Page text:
Michel Therrien (born November 4, 1963) is a former hockey player and head coach for the Montreal Canadiens and the Pittsburgh Penguins. Therrien coached the Canadiens for three seasons, taking them to the Eastern Conference semi-finals in the 2002 Stanley Cup Playoffs. During the 2006–07 season, he coached the Penguins to one of the most successful single-season improvements in NHL history, finishing with a 47–24–11 record (105 pts), a berth in the 2007 Stanley Cup playoffs, and a nomination for the Jack Adams Award, as the NHL's best coach. The following season, the Penguins under Therrien made it to the 2008 Stanley Cup Finals, ultimately losing to the Detroit Red Wings in six games. On February 15, 2009, with the Penguins struggling to make the playoffs, the Penguins organization announced that it had relieved Therrien of coaching duties and had promoted its AHL affiliate Wilkes-Barre Scranton Penguins head coach Dan Bylsma to serve as interim head coach of the Pittsburgh Penguins.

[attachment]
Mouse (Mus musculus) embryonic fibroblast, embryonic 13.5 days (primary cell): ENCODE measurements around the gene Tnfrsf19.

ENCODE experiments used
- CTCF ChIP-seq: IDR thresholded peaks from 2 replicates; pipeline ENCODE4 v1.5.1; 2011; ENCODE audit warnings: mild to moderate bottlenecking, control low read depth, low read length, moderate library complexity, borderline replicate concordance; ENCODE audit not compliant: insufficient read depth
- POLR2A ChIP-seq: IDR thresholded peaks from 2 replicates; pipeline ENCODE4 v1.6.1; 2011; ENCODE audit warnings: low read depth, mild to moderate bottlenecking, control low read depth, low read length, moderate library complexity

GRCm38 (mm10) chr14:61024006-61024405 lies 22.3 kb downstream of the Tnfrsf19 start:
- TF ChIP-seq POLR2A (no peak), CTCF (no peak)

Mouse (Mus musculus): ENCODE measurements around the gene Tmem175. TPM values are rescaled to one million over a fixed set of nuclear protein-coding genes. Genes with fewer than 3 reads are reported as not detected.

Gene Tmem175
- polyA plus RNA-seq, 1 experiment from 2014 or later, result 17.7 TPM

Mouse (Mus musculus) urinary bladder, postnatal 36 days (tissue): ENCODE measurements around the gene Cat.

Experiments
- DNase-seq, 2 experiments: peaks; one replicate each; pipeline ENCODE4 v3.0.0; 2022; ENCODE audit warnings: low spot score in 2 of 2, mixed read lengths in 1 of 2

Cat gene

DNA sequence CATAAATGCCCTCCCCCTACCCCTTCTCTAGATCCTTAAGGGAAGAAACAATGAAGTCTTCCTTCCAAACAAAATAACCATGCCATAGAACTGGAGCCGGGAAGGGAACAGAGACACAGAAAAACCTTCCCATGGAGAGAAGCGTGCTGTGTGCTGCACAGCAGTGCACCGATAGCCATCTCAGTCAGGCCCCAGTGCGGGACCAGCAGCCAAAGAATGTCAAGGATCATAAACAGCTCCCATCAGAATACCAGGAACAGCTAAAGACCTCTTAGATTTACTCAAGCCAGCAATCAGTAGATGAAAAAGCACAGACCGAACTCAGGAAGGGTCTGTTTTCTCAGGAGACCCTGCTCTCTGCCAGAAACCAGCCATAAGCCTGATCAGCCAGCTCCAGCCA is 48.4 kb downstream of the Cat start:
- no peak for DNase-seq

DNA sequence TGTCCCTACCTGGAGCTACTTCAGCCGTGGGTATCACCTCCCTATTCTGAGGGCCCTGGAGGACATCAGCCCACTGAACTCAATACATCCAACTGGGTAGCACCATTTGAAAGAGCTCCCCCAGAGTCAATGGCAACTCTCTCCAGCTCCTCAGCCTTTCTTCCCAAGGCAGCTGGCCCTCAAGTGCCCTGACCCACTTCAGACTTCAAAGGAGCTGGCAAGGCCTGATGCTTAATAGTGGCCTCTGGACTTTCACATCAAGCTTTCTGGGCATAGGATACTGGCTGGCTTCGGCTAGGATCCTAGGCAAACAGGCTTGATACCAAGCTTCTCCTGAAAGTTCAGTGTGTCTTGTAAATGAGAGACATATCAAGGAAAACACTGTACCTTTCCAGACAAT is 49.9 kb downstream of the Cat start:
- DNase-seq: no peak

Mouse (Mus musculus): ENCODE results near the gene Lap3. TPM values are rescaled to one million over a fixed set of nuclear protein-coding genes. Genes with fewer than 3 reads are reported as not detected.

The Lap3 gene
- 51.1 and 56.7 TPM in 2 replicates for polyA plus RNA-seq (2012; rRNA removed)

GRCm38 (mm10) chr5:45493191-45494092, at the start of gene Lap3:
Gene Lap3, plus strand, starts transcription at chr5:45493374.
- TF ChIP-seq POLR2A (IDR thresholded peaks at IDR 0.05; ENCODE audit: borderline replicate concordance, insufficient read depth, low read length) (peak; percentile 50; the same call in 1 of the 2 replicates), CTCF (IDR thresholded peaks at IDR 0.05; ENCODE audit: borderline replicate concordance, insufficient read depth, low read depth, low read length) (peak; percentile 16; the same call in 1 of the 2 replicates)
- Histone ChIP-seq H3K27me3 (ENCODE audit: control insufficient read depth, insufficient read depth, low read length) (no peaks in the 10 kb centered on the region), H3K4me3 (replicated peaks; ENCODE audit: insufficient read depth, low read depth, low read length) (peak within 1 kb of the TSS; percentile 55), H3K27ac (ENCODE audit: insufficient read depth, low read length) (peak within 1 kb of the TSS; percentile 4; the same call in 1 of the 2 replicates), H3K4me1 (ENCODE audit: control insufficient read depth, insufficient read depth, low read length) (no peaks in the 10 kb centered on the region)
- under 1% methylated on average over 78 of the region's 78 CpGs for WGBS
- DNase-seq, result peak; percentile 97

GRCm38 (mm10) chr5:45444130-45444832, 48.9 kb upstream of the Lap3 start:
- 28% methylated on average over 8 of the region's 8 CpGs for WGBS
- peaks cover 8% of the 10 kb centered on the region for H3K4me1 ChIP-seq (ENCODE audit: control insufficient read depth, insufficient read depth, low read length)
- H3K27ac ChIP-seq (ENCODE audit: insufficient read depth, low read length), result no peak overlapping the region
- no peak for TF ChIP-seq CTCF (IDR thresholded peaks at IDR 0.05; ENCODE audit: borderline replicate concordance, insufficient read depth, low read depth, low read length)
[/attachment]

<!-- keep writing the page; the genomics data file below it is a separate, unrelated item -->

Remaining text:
Prior to his coaching career, Therrien played three years as a defenceman in the AHL, compiling a total of 86 points in 206 games and winning the Calder Cup in 1985 with the Sherbrooke Canadiens, on the same team as eventual Hall-of-Famer Patrick Roy. Before coaching in the professional leagues, Therrien was a coach in the Quebec Major Junior Hockey League. He is a single parent of two children, Elizabeth and Charles.
After stumbling out to a 5–13–2 record, the Montreal Canadiens fired their head coach Alain Vigneault and hired rookie Michel Therrien. The Canadiens went 23–27–13 under Michel and missed the playoffs.